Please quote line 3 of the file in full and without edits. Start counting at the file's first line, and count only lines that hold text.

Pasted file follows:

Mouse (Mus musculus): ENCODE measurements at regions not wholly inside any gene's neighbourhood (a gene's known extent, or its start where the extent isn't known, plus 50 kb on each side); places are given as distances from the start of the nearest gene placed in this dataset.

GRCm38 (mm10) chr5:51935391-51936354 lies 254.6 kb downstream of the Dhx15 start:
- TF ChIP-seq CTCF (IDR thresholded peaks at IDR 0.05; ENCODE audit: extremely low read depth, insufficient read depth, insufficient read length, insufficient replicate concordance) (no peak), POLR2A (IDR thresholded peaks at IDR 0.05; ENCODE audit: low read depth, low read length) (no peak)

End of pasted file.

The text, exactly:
- TF ChIP-seq CTCF (IDR thresholded peaks at IDR 0.05; ENCODE audit: extremely low read depth, insufficient read depth, insufficient read length, insufficient replicate concordance) (no peak), POLR2A (IDR thresholded peaks at IDR 0.05; ENCODE audit: low read depth, low read length) (no peak)